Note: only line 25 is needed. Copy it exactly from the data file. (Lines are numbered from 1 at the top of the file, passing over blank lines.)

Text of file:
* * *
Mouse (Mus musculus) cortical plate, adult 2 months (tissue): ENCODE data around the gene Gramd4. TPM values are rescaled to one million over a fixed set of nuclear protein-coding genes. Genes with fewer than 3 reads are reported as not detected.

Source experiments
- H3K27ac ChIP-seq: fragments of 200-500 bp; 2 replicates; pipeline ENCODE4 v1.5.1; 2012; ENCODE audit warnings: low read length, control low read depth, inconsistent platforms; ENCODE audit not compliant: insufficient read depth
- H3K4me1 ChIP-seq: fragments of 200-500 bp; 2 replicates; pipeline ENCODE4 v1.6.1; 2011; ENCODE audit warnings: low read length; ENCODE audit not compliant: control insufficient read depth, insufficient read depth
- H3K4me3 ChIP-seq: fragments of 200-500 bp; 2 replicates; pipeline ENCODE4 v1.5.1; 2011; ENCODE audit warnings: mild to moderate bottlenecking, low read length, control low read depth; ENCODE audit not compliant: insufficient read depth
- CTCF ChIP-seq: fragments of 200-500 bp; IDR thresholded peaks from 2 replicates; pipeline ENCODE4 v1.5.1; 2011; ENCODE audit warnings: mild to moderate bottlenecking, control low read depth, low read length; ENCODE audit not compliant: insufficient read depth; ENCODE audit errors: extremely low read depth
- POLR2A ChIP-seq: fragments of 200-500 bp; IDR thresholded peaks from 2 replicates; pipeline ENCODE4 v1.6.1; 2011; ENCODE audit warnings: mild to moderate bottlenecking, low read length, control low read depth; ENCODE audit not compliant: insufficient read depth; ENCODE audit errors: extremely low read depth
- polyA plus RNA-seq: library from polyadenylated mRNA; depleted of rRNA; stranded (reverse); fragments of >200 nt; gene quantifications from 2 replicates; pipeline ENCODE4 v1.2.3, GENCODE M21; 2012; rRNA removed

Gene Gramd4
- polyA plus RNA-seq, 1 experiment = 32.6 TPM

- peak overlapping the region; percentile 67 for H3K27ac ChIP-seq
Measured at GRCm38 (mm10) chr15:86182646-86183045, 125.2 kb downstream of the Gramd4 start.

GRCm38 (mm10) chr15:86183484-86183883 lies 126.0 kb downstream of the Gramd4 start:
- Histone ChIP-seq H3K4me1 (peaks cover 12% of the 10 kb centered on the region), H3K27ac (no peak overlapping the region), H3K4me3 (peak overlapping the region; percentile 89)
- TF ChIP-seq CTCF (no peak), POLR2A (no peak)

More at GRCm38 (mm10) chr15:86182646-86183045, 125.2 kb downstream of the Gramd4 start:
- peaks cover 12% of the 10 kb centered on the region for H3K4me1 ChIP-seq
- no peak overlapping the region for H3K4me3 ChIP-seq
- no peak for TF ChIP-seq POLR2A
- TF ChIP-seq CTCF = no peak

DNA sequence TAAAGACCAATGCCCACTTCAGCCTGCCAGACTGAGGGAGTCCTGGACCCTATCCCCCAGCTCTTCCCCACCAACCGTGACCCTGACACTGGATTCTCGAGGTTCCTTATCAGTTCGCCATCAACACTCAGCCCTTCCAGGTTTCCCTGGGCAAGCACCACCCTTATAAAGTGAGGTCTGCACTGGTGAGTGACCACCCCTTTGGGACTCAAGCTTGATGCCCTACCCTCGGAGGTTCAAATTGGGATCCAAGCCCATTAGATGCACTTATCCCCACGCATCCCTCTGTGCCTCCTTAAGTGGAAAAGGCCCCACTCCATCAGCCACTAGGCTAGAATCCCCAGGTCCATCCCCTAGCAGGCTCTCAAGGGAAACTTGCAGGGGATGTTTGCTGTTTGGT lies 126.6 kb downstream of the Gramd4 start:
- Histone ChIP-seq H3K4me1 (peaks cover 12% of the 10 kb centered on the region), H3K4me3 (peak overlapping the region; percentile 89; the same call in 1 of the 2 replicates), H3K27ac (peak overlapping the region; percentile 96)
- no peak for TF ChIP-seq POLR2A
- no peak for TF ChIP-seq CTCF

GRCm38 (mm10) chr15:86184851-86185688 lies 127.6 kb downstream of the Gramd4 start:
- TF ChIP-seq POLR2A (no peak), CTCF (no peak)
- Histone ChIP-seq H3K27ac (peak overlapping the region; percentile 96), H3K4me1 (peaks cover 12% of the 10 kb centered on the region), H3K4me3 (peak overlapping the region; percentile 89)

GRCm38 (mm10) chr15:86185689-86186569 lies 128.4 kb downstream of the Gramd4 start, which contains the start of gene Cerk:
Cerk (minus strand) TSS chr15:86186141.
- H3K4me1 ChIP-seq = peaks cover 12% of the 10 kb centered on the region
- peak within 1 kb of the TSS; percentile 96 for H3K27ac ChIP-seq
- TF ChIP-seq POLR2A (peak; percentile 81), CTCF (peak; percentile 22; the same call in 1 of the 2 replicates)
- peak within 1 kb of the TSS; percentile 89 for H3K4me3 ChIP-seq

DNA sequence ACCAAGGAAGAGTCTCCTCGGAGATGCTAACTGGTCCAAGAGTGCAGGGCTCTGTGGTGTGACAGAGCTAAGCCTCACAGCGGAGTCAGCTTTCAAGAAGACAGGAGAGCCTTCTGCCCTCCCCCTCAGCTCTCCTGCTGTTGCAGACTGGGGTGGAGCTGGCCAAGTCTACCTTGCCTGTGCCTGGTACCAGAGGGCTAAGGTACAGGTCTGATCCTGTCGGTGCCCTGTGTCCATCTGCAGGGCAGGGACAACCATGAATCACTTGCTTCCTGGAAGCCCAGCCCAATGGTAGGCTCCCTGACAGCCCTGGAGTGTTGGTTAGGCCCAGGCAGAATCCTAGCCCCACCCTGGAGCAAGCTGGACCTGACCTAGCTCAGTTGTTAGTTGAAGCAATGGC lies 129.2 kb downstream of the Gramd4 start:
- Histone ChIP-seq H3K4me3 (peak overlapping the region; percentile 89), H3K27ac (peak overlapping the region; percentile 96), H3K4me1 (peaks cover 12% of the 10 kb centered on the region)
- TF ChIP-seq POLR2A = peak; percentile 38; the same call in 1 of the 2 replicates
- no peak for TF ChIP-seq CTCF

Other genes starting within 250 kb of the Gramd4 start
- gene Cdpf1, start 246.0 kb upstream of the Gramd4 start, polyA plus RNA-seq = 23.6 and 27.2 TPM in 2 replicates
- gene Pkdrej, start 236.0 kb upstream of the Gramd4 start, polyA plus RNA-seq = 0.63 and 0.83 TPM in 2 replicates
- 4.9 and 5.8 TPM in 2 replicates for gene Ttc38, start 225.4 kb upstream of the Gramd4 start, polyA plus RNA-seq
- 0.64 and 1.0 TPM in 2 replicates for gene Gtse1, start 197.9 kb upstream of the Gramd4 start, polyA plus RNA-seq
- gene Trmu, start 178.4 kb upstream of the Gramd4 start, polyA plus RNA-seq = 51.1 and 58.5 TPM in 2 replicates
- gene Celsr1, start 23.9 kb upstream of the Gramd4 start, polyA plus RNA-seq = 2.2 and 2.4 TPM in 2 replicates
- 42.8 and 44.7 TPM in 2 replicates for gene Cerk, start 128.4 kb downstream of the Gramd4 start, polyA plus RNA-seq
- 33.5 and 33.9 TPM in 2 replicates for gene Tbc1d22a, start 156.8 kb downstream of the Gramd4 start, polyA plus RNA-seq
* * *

GRCm38 (mm10) chr15:86184851-86185688 lies 127.6 kb downstream of the Gramd4 start: